Surface-expressed Peptide Structure

In certain embodiments of the invention, it is desirable to localize the randomized peptides to the surface of a cell. The invention provides methods for presenting the randomized expression product extracellularly or in the cytoplasmic space; see FIG. 3. For extracellular presentation, a modification of the secreted structure above is made; specifically, a membrane anchoring region is provided at the carboxyl terminus of the peptide presentation structure. The anchor can be a transmembrane domain, such as that found in a variety of surface expressed molecules of the Ig family (e.g. CD4, CD8, IgM, T cell receptor), or a lipid anchoring region such as found in Thy-1. Other anchoring domains exist and are known to those who practice in the art. The randomized expression product region is expressed on the cell surface and presented to the extracellular space, such that it can bind to other surface molecules (affecting their function) or molecules present in the extracellular medium. The binding of such molecules could confer function on the cells expressing a peptide that binds the molecule. The cytoplasmic region could be neutral or could contain a domain that, when the extracellular randomized expression product region is bound, confers a function on the cells (activation of a kinase, phosphatase, binding of other cellular components to effect function). Similarly, the randomized expression product-containing region could be contained within a cytoplasmic region, and the transmembrane region and extracellular region remain constant or have a defined function.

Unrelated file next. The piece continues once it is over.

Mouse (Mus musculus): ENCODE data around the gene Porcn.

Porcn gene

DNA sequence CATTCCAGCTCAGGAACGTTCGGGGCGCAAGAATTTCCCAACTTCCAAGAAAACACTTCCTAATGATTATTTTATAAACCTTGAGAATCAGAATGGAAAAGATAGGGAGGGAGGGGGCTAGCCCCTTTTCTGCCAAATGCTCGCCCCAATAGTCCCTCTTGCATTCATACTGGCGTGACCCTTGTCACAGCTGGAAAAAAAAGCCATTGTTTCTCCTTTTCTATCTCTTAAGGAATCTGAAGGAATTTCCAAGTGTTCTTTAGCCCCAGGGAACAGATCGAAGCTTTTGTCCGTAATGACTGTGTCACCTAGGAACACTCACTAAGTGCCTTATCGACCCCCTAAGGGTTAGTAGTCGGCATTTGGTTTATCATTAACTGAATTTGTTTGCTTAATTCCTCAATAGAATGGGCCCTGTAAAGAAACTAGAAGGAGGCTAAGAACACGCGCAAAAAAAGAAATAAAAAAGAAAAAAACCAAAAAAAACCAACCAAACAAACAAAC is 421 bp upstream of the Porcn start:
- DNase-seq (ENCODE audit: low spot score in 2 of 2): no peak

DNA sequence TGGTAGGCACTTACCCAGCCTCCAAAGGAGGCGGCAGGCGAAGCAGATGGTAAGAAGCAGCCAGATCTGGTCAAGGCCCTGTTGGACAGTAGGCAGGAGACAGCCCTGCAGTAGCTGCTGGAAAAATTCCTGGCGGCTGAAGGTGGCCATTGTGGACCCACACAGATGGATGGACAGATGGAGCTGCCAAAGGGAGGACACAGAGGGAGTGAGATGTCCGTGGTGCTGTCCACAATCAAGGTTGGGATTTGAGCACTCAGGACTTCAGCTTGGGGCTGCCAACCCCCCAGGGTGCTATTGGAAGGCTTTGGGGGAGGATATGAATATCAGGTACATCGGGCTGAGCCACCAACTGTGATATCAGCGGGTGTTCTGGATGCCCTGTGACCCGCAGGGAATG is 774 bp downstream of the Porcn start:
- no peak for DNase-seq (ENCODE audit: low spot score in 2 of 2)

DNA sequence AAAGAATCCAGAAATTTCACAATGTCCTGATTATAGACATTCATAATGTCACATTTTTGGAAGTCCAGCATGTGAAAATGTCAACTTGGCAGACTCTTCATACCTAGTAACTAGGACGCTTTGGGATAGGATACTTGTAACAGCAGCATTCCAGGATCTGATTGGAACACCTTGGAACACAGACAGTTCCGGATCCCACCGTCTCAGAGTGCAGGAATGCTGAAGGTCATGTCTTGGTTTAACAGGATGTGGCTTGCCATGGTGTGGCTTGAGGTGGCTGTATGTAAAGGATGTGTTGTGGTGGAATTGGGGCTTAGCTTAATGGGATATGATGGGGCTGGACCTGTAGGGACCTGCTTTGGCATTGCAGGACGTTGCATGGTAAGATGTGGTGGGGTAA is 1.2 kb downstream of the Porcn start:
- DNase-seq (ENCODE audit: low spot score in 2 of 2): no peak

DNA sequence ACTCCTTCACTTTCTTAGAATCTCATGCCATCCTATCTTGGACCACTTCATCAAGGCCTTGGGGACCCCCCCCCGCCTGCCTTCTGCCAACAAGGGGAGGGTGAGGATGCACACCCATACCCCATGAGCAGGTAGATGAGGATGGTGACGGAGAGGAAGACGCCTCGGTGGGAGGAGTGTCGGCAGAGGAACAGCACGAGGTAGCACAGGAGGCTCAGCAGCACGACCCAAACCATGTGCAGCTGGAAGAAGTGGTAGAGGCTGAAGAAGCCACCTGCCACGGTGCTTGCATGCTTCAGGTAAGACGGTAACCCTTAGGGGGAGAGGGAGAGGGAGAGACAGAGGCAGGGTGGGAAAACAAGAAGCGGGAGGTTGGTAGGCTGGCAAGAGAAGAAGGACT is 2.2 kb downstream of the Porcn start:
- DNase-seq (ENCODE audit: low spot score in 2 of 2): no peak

All publications and patent applications cited in this specification are herein incorporated by reference as if each individual publication or patent application were specifically and individually indicated to be incorporated by reference. Although the foregoing invention has been described in some detail by way of illustration and example for purposes of clarity of understanding, it will be readily apparent to those of ordinary skill in the art in light of the teachings of this invention that certain changes and modifications may be made thereto without departing from the spirit or scope of the appended claims.